People with mild depression underestimate their talents. However, new research carried out researchers at the University of Limerick and the University of Hertfordshire shows that depressed people are more accurate when it comes to time estimation than their happier peers.

Depressed people often appear to distort the facts and view their lives more negatively than non-depressed people. Feelings of helplessness, hopelessness and worthlessness and of being out of control are some of the main symptoms of depression. For these people time seems to pass slowly and they will often use phrases such as "time seems to drag" to describe their experiences and their life. However, depressed people sometimes have a more accurate perception of reality than their happier friends and family who often look at life through rose-tinted glasses and hope for the best.



 Dr Rachel Msetfi, senior lecturer in psychology, University of Limerick and one of the studies authors, said: "We found that depressed people tended to be more accurate when estimating time whereas non-depressed people tended to be less accurate. This finding, along with some of our other work, suggests that depression leads to more attention paid to time passing. Sometimes this might lead to a phenomenon known as 'depressive realism', though on other occasions time might seem to be moving more slowly than usual."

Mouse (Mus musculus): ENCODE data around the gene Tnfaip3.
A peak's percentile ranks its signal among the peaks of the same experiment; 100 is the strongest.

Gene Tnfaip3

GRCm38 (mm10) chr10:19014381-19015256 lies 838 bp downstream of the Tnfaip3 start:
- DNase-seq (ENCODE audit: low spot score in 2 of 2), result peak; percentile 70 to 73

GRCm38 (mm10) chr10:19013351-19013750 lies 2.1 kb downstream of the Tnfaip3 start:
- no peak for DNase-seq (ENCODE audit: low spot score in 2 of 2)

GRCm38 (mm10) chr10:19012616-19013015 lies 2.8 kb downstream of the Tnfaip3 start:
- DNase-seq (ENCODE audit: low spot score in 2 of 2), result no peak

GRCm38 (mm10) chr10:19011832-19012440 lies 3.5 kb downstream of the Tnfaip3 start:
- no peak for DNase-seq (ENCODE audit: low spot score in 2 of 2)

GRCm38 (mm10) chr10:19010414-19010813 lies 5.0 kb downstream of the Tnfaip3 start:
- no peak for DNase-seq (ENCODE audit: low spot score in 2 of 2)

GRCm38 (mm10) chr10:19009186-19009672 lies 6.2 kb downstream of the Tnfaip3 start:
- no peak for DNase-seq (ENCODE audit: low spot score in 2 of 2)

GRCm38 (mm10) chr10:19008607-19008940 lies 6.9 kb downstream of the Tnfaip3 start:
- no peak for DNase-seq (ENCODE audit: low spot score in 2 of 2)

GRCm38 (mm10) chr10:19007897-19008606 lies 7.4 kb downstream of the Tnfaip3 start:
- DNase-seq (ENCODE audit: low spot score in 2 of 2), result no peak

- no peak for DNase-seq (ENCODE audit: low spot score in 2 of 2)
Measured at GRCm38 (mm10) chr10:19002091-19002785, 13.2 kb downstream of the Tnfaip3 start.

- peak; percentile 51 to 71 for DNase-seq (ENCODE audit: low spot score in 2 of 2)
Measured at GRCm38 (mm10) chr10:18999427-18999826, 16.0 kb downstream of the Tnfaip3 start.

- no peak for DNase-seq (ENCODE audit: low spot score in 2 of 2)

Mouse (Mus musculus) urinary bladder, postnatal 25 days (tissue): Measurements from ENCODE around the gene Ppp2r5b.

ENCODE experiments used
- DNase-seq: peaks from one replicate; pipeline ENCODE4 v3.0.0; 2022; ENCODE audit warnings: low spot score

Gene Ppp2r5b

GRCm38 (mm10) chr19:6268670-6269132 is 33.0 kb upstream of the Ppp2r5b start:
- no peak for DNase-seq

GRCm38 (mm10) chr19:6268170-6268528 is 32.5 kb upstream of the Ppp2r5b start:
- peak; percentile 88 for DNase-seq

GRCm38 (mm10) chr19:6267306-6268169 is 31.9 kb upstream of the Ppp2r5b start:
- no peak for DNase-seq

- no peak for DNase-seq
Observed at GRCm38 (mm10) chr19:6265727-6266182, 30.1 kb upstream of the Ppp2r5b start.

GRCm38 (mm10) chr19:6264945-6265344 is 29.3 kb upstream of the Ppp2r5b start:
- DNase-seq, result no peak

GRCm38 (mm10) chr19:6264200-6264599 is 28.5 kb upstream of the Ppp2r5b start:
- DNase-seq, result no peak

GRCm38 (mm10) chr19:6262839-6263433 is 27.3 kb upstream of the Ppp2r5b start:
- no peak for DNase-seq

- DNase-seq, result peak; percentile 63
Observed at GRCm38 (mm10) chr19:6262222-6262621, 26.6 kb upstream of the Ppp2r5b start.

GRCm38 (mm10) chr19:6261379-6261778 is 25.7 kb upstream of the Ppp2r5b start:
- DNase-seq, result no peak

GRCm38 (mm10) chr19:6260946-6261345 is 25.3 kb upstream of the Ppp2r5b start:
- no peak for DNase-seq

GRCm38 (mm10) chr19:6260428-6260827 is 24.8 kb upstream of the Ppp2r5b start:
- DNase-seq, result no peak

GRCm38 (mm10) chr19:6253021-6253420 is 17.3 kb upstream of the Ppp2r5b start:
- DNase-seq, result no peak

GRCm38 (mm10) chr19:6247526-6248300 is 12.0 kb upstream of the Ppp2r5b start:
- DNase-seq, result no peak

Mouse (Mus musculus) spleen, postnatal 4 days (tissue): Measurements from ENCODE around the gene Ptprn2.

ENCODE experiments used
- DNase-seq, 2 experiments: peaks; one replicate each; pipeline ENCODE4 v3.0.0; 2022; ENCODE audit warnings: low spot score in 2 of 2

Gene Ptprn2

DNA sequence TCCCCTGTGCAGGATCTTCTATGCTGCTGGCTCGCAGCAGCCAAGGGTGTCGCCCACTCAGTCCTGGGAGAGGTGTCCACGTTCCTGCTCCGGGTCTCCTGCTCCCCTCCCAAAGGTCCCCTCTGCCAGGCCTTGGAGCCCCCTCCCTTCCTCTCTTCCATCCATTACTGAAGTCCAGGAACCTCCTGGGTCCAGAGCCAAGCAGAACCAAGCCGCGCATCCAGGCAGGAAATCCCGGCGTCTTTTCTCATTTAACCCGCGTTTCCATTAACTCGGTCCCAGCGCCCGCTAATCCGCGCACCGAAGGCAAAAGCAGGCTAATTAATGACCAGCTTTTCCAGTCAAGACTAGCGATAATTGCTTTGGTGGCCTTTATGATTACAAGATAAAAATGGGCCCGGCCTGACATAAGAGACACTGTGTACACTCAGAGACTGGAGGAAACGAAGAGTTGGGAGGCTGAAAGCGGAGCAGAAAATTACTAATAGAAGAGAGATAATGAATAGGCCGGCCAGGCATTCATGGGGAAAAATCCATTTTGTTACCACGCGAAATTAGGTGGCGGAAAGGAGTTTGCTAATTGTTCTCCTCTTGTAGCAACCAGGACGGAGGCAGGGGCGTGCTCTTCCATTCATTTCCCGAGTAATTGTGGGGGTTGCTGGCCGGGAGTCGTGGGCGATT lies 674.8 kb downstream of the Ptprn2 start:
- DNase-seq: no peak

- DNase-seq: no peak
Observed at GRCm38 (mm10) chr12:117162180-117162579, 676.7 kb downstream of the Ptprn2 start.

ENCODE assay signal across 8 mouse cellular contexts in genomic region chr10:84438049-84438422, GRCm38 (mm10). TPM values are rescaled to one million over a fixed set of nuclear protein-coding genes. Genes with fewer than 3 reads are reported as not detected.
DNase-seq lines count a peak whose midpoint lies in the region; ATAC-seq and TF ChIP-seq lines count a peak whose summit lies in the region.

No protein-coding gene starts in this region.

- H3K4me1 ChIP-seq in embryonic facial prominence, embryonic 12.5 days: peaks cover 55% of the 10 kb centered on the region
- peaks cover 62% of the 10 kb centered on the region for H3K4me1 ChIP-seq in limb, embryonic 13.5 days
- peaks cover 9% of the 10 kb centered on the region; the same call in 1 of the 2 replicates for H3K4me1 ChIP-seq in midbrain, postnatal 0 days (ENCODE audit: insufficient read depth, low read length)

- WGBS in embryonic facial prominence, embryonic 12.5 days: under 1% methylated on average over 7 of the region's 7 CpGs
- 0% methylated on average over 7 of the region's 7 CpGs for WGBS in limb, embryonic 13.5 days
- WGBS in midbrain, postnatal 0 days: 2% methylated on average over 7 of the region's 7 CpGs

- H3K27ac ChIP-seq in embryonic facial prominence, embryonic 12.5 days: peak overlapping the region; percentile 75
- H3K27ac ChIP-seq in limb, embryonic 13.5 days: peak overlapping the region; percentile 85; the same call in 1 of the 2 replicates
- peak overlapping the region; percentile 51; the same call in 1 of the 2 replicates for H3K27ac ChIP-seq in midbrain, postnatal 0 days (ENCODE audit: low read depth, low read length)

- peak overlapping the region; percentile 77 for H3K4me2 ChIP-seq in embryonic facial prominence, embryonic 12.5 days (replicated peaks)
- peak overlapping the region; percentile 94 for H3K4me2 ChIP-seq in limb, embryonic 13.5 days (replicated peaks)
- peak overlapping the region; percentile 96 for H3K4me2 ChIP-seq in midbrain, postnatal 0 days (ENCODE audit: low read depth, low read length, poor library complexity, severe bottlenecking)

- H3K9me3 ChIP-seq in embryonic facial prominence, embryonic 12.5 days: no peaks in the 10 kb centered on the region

In the study, volunteers, who were classified as mildly depressed or non-depressed, made estimates of the length of different time intervals of between two and sixty-five seconds. Overall, those volunteers who were mildly - depressed were more accurate in their time estimations.

Dr Msetfi noted that: "Time is a very important part of everyday experience, it flies when we are having fun or enjoying ourselves. One of the commonest experiences of depression is that people feel that time passes slowly and sometimes painfully. Our findings may help to shed a little light on how people with depression can be treated. People with depression are often encouraged to check themselves against reality, but maybe this timing skill can be harnessed to help in the treatment of mildly-depressed people. These findings may also link to successful mindfulness based treatments for depression which focus on encouraging present moment awareness."